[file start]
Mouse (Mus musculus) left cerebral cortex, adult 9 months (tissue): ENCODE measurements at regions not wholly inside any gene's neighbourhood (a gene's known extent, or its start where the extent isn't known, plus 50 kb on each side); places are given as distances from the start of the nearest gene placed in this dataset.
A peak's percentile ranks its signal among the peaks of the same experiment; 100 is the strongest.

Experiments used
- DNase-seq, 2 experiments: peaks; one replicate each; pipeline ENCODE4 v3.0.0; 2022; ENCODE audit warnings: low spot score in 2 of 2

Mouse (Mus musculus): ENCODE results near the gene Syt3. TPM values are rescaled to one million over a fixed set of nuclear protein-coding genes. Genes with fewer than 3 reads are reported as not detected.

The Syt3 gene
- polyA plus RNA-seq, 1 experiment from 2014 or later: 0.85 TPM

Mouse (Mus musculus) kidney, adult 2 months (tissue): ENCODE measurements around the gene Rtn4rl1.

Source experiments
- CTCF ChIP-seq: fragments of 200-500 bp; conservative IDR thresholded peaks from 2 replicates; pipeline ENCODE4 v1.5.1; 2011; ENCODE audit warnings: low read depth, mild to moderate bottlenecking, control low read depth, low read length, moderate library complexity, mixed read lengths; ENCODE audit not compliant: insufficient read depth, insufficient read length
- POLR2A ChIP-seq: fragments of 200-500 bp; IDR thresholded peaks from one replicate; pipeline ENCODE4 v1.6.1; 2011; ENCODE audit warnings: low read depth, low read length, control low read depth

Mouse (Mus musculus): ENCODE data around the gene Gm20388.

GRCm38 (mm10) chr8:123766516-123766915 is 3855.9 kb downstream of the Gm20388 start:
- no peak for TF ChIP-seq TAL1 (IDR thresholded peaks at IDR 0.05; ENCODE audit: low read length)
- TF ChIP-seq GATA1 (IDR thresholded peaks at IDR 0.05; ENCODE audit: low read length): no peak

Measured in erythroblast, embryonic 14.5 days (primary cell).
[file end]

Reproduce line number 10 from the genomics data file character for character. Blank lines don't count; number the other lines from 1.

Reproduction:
- CTCF ChIP-seq: fragments of 200-500 bp; conservative IDR thresholded peaks from 2 replicates; pipeline ENCODE4 v1.5.1; 2011; ENCODE audit warnings: low read depth, mild to moderate bottlenecking, control low read depth, low read length, moderate library complexity, mixed read lengths; ENCODE audit not compliant: insufficient read depth, insufficient read length